to all the rosy pictures painted by the Iraqi exiles. No, as Deputy
Defense Secretary Wolfowitz has suggested, we figured that we'd
have trouble getting our war plan through Congress if we told the
truth, so we agreed on the WMD issue as most likely to garner support
from the American people. Plus, given the emotional resonance of
the 9/11 attacks, we figured if we could suggest Saddam's connection
to that day of terrorism, we'd have another powerful argument on
our side. The American people swallowed our bait whole, and we were
Commissioner #3: In other words, you and Bush and Cheney
and Rice and the others felt that if you lied to and frightened
the citizens - telling them, as you did, that nuclear weapons might
be exploded inside the United States, and that drone Iraqi airplanes
could deliver toxic agents over the East Coast - you would gain
popular support for launching the war?
Rumsfeld: Yes. We believed in the righteousness of our
cause - that we would completely reshape the geopolitics of the
Greater Middle East, thus bringing peace and stability and economic
vitality to that downtrodden, constantly-explosive region, and,
not incidentally, benefit our corporate friends and supporters.
To get to that place, we were willing to do whatever needed to be
done to get the war started.
For example, since the CIA and other intelligence agencies were
not able, or willing, to provide us the sure-fire intelligence that
would justify our attack - they had so many caveats and qualifications
in their reports, even after Vice President Cheney visited them
many times to try to massage the text - I set up my own little intelligence
unit in the Pentagon, the Office of Special Plans, hired some neo-con
appointees I knew I could count on, and they came up with a report
that Rove and Cheney and Bush could use. That report bypassed all
the professional intelligence agencies and went directly to the
White House, meaning it was full speed ahead.
So, to answer your question directly, yes, we lied and concealed
our true motives. I am terribly sorry for my participation in that
grand deception, regardless of the motives that -
Woman in Audience: (standing, loudly) Your lies
got our son Gary killed! He was sent three times from the National
Guard to Iraq and was blown up there! You should be ashamed of yourself,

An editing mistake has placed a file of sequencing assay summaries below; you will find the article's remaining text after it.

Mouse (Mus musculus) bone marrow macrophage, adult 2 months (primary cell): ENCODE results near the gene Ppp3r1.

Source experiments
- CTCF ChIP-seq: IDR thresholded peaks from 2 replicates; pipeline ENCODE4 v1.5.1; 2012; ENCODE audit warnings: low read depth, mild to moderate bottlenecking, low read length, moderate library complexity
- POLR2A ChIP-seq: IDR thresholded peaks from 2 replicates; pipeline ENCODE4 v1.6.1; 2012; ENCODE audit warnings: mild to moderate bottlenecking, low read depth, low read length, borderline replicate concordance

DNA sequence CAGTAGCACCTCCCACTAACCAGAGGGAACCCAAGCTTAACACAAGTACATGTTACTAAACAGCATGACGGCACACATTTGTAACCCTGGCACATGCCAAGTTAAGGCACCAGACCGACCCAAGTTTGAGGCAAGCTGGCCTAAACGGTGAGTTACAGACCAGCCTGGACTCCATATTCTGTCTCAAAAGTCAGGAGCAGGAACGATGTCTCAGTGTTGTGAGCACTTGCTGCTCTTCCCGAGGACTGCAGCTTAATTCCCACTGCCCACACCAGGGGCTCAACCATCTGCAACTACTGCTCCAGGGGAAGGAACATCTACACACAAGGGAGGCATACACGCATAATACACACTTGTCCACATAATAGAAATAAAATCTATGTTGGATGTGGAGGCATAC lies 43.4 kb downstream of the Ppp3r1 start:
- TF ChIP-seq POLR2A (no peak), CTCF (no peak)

of your crimes! Tens of thousands died for your imperial ideas!
You have blood on your hands, and on your soul, you -
Bishop Tutu: (banging gavel) Madam, we realize the
high emotions in this room, and we all feel for your loss. But this
is neither the time nor the place for you to express yourself this
way. We have hearing-sessions devoted to the victims and their surviving
family members. In order for the Truth & Reconciliation process
to work, those testifying need to feel free to speak openly and
frankly and not worry about being assaulted in any way. So please
take your seat, and we will continue. Thank you. Please go on, Mr.
Rumsfeld: I want to tell that mother that I did feel the
loss of every American soldier, but that would be only a partial
truth. In my mind at the time, losses were anticipated as we moved
forward on our important work in altering the power alignments of
that region and controlling the energy sources. So, in truth, I
didn't spend a lot of time mourning over the soldiers in our volunteer
military force; they knew what they had signed up for. Well, maybe
not the National Guard and Reserves - we had to employ them more
than we originally had anticipated, because our forces were stretched
so thin in Afghanistan, Iraq and elsewhere.
Commissioner #1: Wasn't that the case, Mr. Rumsfeld, because
you were ideologically committed to the small-army idea and figured
that a restricted force could get the job done because any enemy
would be so frightened by America's horrific "shock & awe" attack
system that they wouldn't even engage the American military? Would
it be fair to say that the Bush Administration, and you're a good
example, refused to recognize reality staring you in the face, prefering
to stick to your fantasy scenarios?
Rumsfeld: Yes. I made a mistake in not re-thinking our
small, mobile-army philosophy when confronted by nationalist insurgent
forces, and by those with no fear of death, the so-called suicide
bombers. I was too stubborn. By the time I was willing to admit
that we needed more troops, and we brought them in from the Reserves
and Guards in the States, it was too late. We had lost the fear-factor
you mention and thus the ability to control the situation.
We kept hoping that the Iraqi troops and police we were training
would be ready soon to take over many of our responsibilities, so
we could move our forces into the background; we figured the American
public could handle Iraqis dying easier than the huge numbers of
U.S. troops we were racking up by doing everything ourselves. But
the Iraqi trainees often deserted, were riddled with insurgent agents,
and weren't all that proficient at fighting anyway. So our troops
had to remain out there in high profile - charged with nation-building
at the same time as they were fighting the "bad guys" - and many
of our young men and women were equipped with improper weapons and
insufficient armoring. My poor management again.
Commissioner #2: The clear picture I get from all that
you've said here is that the advance planning for this invasion
and occupation was hastily and shoddily arranged, and led to the
deaths of a staggering number of American soldiers and Iraqi civilians
who should have been, and could have been, alive today were it not
for Administration bumbling and incompetency.
Rumsfeld: Yes. As much as I have publicly denied this conclusion
in the past, I must admit here that what you say is true.
Commissioner #3: Moving on to the post-"Mission Accomplished"
phase, would you explain why in the days following the collapse
of the Iraqi regime, looters and saboteurs were permitted to roam
free, harvesting armaments from the unguarded ammo dumps that later
would be used to make roadside and suicide bombs with which to kill
Rumsfeld: Right. Without the necessary pre-planning, for
a long time we were basically winging it, one day at a time. Since
we didn't expect a local insurgency, we had the wrong troops in